On Monday I meet Shezmin, one of Amit’s researchers and also an MSc student with me at Stirling … and next week we shall be visiting dementia families as well as an Old Age Home, so watch this space …

 

Monday 14 May 2012

I have just spent the last two days with Shezmin Jasani, researcher for Amit Dias, Project Co-ordinator for the Carer Stress Programme, co-MSc student at Stirling and most importantly, the most delightful of companions!

Shezmin on her scooter .. and me on the back for most of the day!!

We spent many hours talking about Caregiver issues and of course discovered whether in India or Scotland, we caregivers all have the same stress issues.  It was fascinating to learn about the simple methods taught to lay people to assess carer stress and I really hope we’ll be able to put some of these ‘red flagging procedures’ into place when I return.

I guess the most humbling aspect was to realise that while we in Scotland can become Carer Activists (think balaclava!!) and fight for Carer rights – and indeed the Scottish Dementia Working Group is an established organisation that has been fighting for dementia rights for years – here the person with dementia is barely recognised which means the Caregiver, usually the woman of the house, is bottom of the pecking order with barely any rights and hardly any recognition as someone desperately needing help.

So the Carer Stress Programme has been revolutionary in that respect and although doing such ground-breaking work, could well grind to a halt because of lack of funding.

 

Tuesday, 15 May 2012

Today Shezmin and I visited Sneha Mandir, an Old Age Home …

there are no specific dementia care homes in Goa … which is run by the Goa Hindu Association Trust and has just celebrated its 30th anniversary.  It is a secular institution, an NGO (Non Government Organisation) which is supported monetarily by members, donors and ‘well-wishers’ totalling some 2,500 in number.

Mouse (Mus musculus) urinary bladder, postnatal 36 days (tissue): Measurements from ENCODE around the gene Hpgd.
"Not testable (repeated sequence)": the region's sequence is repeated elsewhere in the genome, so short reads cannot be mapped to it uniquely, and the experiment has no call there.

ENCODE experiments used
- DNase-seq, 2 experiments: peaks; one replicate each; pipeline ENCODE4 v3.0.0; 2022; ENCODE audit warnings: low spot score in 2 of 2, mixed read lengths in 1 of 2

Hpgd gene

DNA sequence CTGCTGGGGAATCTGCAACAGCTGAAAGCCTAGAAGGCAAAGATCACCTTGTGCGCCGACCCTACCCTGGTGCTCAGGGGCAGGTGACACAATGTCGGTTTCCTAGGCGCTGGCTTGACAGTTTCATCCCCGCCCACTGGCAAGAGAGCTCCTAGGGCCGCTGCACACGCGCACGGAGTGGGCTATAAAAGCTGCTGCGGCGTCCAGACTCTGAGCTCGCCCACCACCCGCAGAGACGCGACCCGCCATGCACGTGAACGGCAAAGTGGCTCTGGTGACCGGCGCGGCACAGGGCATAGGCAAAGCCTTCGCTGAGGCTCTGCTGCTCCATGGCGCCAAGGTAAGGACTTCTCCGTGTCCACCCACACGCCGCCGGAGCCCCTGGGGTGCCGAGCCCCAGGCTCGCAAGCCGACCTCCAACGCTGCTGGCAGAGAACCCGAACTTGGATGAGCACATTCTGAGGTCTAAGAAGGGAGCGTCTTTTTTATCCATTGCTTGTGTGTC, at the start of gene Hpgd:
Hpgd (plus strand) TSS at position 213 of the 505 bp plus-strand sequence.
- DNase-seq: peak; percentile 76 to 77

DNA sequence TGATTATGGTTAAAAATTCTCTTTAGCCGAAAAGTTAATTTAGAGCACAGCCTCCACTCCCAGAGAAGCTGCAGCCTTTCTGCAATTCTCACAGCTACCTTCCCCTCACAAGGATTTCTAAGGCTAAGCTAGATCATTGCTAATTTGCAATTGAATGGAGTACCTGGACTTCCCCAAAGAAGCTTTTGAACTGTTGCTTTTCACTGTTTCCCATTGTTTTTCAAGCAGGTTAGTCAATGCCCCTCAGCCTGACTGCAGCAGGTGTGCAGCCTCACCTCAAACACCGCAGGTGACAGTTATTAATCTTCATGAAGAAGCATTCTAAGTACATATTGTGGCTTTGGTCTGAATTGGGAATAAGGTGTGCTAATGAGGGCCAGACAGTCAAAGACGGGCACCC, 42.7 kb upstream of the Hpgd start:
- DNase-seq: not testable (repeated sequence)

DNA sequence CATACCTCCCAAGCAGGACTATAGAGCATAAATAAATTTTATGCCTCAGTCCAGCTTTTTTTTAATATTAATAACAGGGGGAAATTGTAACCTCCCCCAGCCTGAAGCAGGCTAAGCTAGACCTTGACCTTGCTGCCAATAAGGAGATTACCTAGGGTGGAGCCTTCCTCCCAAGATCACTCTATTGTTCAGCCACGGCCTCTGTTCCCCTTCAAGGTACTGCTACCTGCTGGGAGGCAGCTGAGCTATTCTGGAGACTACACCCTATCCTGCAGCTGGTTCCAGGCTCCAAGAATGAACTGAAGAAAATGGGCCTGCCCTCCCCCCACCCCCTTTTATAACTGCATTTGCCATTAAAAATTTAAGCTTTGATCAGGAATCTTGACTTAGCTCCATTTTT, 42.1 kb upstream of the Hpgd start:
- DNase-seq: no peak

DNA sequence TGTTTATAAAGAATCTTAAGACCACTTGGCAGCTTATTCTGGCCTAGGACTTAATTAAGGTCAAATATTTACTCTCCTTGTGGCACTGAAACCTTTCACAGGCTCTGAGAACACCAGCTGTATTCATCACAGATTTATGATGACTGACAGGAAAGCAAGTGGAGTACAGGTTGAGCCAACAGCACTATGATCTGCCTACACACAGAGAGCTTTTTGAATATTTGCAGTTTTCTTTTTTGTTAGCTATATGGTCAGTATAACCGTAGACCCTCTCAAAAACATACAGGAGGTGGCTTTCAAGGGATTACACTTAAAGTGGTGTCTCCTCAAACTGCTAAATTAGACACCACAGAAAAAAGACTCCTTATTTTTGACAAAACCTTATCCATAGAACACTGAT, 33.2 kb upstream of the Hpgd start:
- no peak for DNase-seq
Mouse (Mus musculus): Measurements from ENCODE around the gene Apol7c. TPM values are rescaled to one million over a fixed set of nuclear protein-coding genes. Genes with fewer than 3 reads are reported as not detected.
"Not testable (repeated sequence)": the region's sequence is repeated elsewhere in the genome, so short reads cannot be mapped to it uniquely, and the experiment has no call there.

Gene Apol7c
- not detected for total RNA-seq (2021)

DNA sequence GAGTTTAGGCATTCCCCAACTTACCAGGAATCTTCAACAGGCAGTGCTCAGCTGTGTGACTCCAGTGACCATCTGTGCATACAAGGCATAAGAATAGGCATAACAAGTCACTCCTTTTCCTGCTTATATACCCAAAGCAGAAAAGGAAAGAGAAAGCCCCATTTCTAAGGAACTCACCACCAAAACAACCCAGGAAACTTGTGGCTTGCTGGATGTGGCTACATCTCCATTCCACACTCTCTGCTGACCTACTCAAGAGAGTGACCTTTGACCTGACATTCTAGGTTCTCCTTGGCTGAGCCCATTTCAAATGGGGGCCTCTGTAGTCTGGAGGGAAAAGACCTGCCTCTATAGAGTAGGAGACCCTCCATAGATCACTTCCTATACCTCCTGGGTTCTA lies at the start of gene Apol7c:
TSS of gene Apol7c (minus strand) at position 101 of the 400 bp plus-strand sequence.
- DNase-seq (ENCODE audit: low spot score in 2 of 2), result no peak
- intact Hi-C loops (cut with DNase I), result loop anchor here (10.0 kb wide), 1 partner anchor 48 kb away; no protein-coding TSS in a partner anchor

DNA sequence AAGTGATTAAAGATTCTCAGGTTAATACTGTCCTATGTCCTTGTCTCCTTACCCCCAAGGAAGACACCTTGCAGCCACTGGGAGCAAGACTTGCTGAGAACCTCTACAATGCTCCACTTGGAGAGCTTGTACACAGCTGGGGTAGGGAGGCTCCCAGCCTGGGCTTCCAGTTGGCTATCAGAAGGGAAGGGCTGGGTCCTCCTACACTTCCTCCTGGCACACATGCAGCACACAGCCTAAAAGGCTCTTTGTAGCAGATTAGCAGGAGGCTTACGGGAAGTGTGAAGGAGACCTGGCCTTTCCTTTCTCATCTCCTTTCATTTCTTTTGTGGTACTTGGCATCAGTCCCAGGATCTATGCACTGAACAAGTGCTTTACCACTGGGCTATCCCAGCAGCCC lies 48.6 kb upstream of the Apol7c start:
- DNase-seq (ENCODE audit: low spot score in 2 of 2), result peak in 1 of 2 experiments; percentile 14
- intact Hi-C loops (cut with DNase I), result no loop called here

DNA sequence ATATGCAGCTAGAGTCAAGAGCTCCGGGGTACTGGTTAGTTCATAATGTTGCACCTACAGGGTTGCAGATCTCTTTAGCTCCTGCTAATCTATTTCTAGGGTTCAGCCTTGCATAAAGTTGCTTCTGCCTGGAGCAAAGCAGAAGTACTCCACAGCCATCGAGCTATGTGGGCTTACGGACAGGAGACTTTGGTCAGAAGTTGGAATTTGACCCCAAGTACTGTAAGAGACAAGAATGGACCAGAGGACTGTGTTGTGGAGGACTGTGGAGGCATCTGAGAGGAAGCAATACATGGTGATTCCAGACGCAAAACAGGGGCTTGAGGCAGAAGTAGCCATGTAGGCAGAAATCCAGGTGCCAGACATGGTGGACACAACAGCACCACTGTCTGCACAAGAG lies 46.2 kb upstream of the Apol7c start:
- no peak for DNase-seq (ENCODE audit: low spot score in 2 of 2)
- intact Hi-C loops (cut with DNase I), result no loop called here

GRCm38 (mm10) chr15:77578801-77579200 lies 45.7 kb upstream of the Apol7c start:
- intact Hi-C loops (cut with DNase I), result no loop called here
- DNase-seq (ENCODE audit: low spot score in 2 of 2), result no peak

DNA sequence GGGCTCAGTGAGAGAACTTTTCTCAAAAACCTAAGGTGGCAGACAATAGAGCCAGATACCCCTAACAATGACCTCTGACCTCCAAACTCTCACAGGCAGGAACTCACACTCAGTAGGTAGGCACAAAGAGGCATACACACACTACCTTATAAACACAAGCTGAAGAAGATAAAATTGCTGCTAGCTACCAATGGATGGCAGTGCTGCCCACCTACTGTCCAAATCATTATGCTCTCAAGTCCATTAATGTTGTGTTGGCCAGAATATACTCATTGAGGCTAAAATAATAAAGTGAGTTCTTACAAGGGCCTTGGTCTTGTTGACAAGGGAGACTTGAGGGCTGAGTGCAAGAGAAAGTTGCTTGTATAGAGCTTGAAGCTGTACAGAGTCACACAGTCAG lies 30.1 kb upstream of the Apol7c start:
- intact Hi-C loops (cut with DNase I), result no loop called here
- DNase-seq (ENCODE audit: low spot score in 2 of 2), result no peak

The Home itself is situated outside the town of Ponda in beautiful grounds and comprises twelve cottages  - started off with just one in 1982 – with three or four shared bedrooms per cottage (some for married couples too) supported by a central block to encourage interaction and camaraderie amongst residents and make them feel part of an extended family.

One of the eight cottages comprising the home ...

Waterfall into the pond outside the dining room ...just so lovely ...

The central block has a dining room with kitchens, two television rooms (one for men and one for women because generally men and women like to watch different things – have we thought of that???) a library and a lecture room plus of course wonderful gardens, even a waterfall (man made!).

In total there are 85 beds supported by 12 trained nurses (in white) and 12 Care Helpers (in blue) on a 24 hour rotation basis (3 batches of 4 nurses/4 care workers per shift) from 9am-6pm and 6pm-9am, with 6 days on and 1 day off each week. Over and above this there are 9 administrative staff plus 6 kitchen staff and a full-time gardener.

One of the care workers ... the word 'serene' kept coming to mind ...

The gardener ...

There is also a Geriatric Centre for bedridden patients (approximately half the beds at Sneha Mandir) with a physiotherapy and surgical centre (open also to non-residents in the area), a yoga instructor, a mobile clinic and ambulance service (serving 8 villages in the area) as well as a Home Nursing School (funded by the Goa Government) which provides free education to 20 nursing students a year, on the proviso that their practical training is done at the Complex.

I thought the most interesting innovation was how the community is encouraged to interact with the Complex.  The Complex supports the community e.g. by adopting children in high school (at present 100 students) and providing them with books, uniforms, fees etc as well as tuition and guidance in various academic fields.  If any of the students show potential for further study, that further expenditure is met by the Trust.

In turn students spend a lot of time with the residents.  They become the family who is not there.  In fact when we visited, there were a group of 5 or 6 young people simply ‘visiting’.   It was so good to see! Music groups, clubs, voluntary groups, dance groups etc are also encouraged to ‘visit’ and people doing interesting stuff often offer or are invited to lecture to the residents … all in an effort to make a family environment and a busy day for residents.